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Rap - Released November 13, 2015 | Jive - Legacy

Hi-Res Distinctions The Qobuz Ideal Discography - Pitchfork: Best New Reissue
One year after De la Soul re-drew the map for alternative rap, fellow Native Tongues brothers A Tribe Called Quest released their debut, the quiet beginning of a revolution in non-commercial hip-hop. People's Instinctive Travels and the Paths of Rhythm floated a few familiar hooks, but it wasn't a sampladelic record. Rappers Q-Tip and Phife Dawg dropped a few clunky rhymes, but their lyrics were packed with ideas, while their flow and interplay were among the most original in hip-hop. From the beginning, Tribe focused on intelligent message tracks but rarely sounded over-serious about them. With "Pubic Enemy," they put a humorous spin on the touchy subject of venereal disease (including a special award for the most inventive use of the classic "scratchin'" sample), and moved right into a love rap, "Bonita Applebum," which alternated a sitar sample with the type of jazzy keys often heard on later Tribe tracks. "Description of a Fool" took to task those with violent tendencies, while "Youthful Expression" spoke wisely of the power yet growing responsibility of teenagers. Next to important message tracks with great productions, A Tribe Called Quest could also be deliciously playful (or frustratingly unserious, depending on your opinion). "I Left My Wallet in El Segundo" describes a vacation gone hilariously wrong, while "Ham 'n' Eggs" may be the oddest topic for a rap track ever heard up to that point ("I don't eat no ham and eggs, cuz they're high in cholesterol"). Contrary to the message in the track titles, the opener "Push It Along" and "Rhythm (Dedicated to the Art of Moving Butts)" were fusions of atmospheric samples with tough beats, special attention being paid to a pair of later Tribe sample favorites, jazz guitar and '70s fusion synth. Restless and ceaselessly imaginative, Tribe perhaps experimented too much on their debut, but they succeeded at much of it, certainly enough to show much promise as a new decade dawned. ~ John Bush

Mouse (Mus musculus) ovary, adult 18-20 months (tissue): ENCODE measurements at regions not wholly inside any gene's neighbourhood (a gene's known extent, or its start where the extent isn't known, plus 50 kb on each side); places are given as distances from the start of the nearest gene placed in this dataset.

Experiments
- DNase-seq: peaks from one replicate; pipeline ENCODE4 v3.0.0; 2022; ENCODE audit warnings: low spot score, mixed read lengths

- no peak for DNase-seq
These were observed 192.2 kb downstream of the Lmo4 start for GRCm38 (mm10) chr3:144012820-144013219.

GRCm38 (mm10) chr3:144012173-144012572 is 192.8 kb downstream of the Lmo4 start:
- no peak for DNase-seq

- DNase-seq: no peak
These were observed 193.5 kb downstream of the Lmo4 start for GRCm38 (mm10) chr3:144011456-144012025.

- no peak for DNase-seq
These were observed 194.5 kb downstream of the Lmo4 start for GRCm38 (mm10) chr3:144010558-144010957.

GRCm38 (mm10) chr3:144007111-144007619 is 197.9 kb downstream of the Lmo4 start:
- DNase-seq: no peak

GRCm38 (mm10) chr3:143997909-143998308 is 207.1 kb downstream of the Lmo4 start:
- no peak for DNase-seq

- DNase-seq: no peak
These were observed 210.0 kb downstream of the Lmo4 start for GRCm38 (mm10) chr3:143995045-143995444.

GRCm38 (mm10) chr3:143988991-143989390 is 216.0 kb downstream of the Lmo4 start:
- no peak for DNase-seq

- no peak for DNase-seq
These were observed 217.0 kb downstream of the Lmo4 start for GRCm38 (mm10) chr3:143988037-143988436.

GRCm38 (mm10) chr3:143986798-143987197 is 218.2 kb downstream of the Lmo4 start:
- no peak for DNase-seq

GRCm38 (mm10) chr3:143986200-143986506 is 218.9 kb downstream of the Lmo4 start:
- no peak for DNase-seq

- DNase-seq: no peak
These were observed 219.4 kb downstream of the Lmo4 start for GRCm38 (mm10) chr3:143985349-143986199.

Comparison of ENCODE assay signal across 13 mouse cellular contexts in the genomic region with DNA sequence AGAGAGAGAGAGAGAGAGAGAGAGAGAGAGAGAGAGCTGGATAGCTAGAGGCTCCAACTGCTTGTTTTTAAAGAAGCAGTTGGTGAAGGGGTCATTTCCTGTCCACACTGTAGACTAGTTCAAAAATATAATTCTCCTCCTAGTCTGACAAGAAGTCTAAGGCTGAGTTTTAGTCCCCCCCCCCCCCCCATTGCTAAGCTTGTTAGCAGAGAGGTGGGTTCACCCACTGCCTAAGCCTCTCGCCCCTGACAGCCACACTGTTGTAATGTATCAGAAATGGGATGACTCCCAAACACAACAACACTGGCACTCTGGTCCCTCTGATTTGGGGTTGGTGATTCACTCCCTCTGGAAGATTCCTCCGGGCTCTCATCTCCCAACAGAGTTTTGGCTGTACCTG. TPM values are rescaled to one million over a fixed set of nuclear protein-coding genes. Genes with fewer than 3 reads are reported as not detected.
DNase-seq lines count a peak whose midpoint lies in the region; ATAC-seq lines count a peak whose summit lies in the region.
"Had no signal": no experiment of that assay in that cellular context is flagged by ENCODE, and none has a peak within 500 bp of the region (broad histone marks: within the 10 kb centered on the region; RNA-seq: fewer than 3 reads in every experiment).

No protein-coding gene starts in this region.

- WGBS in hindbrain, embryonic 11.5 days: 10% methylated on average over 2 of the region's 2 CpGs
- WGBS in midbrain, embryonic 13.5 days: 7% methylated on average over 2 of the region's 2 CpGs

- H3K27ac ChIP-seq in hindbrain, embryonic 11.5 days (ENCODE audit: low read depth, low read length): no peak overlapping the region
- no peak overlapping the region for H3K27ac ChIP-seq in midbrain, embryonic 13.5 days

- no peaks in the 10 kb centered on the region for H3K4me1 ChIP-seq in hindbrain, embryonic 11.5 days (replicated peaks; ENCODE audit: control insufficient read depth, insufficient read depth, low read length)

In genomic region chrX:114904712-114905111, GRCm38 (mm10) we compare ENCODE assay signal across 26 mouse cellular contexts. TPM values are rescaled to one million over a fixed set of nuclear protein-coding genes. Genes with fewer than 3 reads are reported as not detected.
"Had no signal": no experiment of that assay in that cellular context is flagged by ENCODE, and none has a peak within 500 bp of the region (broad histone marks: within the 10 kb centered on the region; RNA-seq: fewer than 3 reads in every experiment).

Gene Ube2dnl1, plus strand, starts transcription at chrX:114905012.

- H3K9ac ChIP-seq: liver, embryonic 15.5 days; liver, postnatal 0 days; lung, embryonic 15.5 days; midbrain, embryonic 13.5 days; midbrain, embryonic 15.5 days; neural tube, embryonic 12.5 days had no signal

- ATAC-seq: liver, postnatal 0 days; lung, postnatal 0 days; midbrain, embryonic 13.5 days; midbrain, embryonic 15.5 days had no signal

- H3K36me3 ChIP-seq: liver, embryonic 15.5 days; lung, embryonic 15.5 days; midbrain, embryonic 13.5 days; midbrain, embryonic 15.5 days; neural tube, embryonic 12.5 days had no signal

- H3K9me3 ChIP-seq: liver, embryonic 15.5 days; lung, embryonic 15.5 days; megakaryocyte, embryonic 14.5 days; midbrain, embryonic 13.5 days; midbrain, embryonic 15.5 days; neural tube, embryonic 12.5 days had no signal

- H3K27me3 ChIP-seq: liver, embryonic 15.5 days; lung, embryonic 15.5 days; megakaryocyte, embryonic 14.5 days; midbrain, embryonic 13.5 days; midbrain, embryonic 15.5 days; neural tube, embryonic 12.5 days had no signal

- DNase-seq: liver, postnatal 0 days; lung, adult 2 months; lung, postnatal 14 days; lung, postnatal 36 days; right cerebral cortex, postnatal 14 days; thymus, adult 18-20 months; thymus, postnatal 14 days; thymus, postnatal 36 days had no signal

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Rap - Released September 24, 1991 | Jive

Distinctions The Qobuz Ideal Discography